NYU team encode parts with 3D printed QR “clouds” to prevent counterfeiting

3D printed QR codes are the latest development in the prevention of counterfeiting and intellectual property (IP) theft. Created by an international team of researchers from NYU Tandon, New York, and NYU Abu Dhabi, United Arab Emirates (UAE), these invisible tags can be internally embedded within additive manufactured components, to be read later only by trusted parties.

“You need to be cost efficient and match the solution to the threat level,” explains Nikhil Gupta, NYU Tandon associate professor of mechanical engineering, “Our innovation is particularly useful for sophisticated, high-risk sectors such as biomedical and aerospace, in which the quality of even the smallest part is critical.”

A trial 3D printed part with embedded QR cloud. Photo via Nikhil Gupta
A trial 3D printed part with embedded QR cloud. Photo via Nikhil Gupta

3D printed QR “clouds”

The tags developed by the team at NYU explode a typical 2D QR code into a 3D cloud of pixels.

When aligned properly the pixels can be scanned, however, working with this extra dimension, the team are able to encode the cloud with multiple faces – obscuring the one “true” code.

“By converting a relatively simple two-dimensional tag into a complex 3D feature comprising hundreds of tiny elements dispersed within the printed component, we are able to create many ‘false faces,'” explains Gupta, “which lets us hide the correct QR code from anyone who doesn’t know where to look.”

To read the code, which can be programmed to contained part information such as serial number and place produced, users require a micro-CT scanner or similar device as used for non destructive testing (NDT). Then the part must be oriented at just the right point to show the authentic face.

A multifaceted QR cube. Image via Nikhil Gupta.
A multifaceted QR cube. Image via Nikhil Gupta.

Encoded polymers and metals

NYU’s QR encoding method has been trialed on thermoplastics, photopolymers and metal alloys. Under stress tests, QR encryption proved to have negligible effect on the structural integrity of each part.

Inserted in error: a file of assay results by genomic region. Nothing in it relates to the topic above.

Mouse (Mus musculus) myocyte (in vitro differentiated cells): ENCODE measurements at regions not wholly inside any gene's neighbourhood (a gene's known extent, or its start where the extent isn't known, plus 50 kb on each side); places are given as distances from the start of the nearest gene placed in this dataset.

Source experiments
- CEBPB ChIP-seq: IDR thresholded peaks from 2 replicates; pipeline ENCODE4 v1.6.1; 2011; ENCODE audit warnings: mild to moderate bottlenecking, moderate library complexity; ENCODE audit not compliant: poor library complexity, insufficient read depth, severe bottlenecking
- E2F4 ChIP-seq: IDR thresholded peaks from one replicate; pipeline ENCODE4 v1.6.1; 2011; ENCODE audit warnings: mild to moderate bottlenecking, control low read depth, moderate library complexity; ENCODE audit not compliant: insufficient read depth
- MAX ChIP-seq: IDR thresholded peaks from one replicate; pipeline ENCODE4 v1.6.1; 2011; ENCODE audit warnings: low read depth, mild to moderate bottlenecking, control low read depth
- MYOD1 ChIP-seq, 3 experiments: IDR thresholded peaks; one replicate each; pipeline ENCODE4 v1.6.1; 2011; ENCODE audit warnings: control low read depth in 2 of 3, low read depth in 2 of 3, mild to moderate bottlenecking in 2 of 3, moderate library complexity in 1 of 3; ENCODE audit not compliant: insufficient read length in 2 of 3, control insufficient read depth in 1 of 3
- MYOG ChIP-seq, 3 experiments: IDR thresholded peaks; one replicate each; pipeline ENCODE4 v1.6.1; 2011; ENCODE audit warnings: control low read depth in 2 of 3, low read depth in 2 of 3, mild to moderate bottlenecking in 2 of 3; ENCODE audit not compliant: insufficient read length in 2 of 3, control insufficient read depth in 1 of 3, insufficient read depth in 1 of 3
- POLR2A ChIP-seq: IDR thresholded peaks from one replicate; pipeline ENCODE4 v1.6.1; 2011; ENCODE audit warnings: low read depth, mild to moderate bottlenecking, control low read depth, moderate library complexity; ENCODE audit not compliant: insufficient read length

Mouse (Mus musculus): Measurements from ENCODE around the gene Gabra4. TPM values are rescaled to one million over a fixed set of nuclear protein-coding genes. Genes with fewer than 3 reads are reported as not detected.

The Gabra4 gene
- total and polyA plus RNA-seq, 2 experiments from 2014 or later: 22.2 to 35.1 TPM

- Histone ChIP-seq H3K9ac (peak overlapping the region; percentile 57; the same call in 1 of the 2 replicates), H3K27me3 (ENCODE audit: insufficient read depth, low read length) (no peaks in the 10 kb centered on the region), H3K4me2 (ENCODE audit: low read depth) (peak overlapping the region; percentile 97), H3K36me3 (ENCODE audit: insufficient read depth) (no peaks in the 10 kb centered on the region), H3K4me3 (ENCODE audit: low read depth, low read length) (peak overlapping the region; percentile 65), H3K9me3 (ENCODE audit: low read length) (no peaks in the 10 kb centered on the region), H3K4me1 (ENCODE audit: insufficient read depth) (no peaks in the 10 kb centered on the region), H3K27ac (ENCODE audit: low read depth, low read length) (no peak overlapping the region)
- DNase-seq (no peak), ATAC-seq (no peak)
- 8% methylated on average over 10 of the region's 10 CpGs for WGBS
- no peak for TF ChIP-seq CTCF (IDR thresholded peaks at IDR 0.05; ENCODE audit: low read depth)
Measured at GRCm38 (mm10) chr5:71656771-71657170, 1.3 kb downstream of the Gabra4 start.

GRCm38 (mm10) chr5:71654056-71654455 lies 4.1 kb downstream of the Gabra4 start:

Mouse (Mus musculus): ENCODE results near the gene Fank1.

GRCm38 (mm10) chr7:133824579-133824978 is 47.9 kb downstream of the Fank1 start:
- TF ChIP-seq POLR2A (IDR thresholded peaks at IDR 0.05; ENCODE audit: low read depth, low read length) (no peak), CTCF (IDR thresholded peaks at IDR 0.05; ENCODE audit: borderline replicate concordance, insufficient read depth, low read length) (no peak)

As Fei Chen, lead author of the study, points out, “To create typical QR code contrasts that are readable to a scanner you have to embed the equivalent of empty spaces. But by dispersing these tiny flaws over many layers we were able to keep the part’s strength well within acceptable limits.”

Secure 3D printing 

Assuring the security of 3D printed models is of upmost importance to a variety of high value industries.

In 2017, The Atlantic Council shared its concerns about the cybersecurity risks of additive manufacturing, and the U.S Department of the Navy revealed plans to use a blockchain to control its 3D printers.

Gupta, Chen et al’s research was funded in part by the U.S. Office of Naval Research.

The full paper discussing the group’s most recent research is published as “Embedding Tracking Codes in Additive Manufactured Parts for Product Authentication” in Advanced Engineering Materials journal. It is co-authored by Fei Chen, Yuxi Luo, Nektarios Georgios Tsoutsos, Michail Maniatakos, Khaled Shahin and Nikhil Gupta.

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Featured image shows a graphic demonstration of a perfectly aligned, 3D printed QR cloud. Image via Nikhil Gupta